Cadmus, having waited for the return of his men till midday, went in search of them. His covering was a lion's hide, and besides his javelin he carried in his hand a lance, and in his breast a bold heart, a surer reliance than either. When he entered the wood, and saw the lifeless bodies of his men and the monster with his bloody jaws, he exclaimed, "Oh, faithful friends, I will avenge you or share your death." So saying, he lifted a huge stone and threw it with all his force at the serpent. Such a block would have shaken the wall of a fortress, but it made no impression on the monster. Cadmus next threw his javelin, which met with better success, for it penetrated the serpent's scales and pierced through to his entrails. Fierce with pain, the monster turned back his head to view the wound and attempted to draw out the weapon with his mouth, but broke it off, leaving the iron point rankling in his flesh. His neck swelled with rage, bloody foam covered his jaws, and the breath of his nostrils poisoned the air around. Now he twisted himself into a circle, then stretched himself out on the ground like the trunk of a fallen tree. As he moved onward, Cadmus retreated before him, holding his spear opposite to the monster's opened jaws. The serpent snapped at the weapon and attempted to bite its iron point. At last Cadmus, watching his chance, thrust the spear at a moment when the animal's head thrown back came against the trunk of a tree, and so succeeded in pinning him to its side. His weight bent the tree as he struggled in the agonies of death.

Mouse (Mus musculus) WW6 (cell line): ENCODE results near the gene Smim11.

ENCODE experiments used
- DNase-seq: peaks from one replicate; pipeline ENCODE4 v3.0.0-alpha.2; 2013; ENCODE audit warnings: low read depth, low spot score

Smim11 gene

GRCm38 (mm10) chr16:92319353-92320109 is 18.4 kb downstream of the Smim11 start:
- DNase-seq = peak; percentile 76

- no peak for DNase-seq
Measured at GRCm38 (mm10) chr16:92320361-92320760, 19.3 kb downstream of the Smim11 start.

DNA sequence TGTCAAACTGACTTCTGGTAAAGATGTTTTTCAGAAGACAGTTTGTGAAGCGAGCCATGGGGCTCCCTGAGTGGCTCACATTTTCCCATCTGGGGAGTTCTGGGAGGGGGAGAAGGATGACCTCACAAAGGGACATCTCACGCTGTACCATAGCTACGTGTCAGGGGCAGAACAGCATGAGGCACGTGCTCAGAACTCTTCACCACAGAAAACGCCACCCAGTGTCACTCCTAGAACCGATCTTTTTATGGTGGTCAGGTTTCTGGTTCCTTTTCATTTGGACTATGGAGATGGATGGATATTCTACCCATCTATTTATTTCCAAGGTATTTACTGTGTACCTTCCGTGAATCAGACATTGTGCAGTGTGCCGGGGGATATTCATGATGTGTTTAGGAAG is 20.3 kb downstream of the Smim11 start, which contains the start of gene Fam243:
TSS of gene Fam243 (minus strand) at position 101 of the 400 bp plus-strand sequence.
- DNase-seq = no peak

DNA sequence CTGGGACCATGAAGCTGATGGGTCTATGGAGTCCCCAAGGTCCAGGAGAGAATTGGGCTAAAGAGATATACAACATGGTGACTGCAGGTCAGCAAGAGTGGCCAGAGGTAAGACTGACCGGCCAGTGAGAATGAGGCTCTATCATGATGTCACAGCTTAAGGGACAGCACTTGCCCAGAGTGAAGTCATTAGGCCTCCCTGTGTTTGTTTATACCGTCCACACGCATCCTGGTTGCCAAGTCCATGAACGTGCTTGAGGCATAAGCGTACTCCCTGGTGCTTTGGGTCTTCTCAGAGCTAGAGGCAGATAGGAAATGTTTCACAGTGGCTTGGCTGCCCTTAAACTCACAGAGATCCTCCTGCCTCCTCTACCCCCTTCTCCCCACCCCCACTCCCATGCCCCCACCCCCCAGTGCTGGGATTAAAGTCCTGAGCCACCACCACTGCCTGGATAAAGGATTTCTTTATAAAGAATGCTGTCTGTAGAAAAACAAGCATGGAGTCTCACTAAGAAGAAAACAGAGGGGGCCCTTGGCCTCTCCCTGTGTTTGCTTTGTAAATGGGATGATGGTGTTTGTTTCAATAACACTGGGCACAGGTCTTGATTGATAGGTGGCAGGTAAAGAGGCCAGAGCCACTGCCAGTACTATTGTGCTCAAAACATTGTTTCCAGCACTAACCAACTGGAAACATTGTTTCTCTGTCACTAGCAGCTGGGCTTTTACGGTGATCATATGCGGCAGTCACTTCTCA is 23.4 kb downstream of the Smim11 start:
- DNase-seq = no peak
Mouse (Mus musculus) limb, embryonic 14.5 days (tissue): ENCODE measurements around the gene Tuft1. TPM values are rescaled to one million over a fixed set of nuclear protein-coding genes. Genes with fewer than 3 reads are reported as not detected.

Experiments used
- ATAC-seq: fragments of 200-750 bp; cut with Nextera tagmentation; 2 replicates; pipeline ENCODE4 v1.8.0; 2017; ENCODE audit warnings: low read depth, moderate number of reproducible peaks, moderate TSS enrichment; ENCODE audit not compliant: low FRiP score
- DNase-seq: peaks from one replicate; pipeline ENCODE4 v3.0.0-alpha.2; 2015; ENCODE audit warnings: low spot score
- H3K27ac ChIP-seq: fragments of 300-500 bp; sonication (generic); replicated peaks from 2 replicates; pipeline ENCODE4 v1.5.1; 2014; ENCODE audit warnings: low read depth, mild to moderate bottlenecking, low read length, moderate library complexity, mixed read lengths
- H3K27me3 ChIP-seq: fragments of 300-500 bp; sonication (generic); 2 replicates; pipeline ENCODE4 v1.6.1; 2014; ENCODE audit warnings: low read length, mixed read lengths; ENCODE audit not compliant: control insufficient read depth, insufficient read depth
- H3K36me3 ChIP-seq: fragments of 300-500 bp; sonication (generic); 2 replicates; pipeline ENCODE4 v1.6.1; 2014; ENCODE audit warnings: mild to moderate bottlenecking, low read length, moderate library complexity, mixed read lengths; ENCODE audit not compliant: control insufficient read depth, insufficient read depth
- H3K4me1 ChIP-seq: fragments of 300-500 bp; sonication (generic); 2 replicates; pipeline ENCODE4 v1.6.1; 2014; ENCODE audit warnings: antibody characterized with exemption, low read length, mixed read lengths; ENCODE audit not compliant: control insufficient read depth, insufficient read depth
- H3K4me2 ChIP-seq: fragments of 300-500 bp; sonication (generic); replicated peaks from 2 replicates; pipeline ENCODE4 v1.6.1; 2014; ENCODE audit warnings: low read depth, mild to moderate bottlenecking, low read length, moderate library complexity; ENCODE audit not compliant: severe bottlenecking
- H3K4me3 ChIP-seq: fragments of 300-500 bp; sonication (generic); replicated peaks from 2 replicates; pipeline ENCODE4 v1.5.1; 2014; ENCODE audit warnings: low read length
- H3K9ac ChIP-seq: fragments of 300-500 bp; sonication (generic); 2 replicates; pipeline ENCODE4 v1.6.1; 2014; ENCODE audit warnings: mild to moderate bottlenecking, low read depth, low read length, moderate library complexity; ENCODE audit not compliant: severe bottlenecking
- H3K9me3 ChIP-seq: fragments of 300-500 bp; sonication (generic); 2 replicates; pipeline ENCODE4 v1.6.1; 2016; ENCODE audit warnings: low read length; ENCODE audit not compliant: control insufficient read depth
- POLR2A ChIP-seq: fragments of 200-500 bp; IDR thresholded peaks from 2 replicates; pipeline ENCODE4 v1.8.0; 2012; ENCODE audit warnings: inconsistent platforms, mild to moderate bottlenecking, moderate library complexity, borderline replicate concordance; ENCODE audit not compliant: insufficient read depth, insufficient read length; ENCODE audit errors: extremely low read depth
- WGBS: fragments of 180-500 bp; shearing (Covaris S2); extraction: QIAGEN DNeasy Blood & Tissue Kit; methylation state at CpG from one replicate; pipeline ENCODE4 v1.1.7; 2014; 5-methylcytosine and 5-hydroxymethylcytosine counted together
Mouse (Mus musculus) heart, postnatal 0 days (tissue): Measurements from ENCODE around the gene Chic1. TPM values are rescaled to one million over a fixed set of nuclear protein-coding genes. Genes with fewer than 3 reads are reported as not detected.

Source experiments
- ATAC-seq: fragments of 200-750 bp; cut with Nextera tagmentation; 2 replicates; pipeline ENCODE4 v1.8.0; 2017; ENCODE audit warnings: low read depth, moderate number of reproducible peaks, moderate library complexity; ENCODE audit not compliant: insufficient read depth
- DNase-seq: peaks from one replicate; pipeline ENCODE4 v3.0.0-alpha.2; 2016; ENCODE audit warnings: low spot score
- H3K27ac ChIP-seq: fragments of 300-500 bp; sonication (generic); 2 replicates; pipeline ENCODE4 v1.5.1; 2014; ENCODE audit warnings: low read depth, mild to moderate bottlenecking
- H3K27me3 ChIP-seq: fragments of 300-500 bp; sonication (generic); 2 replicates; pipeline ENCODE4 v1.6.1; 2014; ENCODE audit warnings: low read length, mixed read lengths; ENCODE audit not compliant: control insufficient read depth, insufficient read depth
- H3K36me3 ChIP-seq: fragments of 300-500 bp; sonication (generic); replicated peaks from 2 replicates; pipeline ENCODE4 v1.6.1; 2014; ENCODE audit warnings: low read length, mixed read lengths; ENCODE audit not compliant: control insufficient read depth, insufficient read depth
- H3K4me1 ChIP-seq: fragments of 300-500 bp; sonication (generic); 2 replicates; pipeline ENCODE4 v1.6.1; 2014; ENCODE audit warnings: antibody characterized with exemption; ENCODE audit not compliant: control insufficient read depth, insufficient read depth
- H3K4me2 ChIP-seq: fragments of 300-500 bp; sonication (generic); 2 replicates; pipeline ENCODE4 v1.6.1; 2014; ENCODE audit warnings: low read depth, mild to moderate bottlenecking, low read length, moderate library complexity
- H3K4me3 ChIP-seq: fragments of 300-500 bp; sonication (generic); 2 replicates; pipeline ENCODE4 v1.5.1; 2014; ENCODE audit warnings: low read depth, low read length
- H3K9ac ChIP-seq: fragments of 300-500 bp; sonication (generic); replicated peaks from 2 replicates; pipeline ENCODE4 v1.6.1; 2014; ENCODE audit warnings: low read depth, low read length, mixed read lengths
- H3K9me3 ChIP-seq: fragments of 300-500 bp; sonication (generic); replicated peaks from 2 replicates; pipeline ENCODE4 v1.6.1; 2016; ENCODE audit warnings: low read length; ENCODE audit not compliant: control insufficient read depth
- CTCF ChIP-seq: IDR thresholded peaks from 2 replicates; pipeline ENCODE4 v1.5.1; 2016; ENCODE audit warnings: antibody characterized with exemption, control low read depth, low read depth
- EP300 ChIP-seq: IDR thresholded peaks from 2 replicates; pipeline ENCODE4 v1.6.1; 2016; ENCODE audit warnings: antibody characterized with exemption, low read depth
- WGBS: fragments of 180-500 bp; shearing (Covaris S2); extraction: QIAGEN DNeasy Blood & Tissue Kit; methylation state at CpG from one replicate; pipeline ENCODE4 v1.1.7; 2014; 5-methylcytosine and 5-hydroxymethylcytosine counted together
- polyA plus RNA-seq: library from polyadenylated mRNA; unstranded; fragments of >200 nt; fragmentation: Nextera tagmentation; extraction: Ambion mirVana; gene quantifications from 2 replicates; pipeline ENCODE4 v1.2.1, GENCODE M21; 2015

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Cadmus in Art
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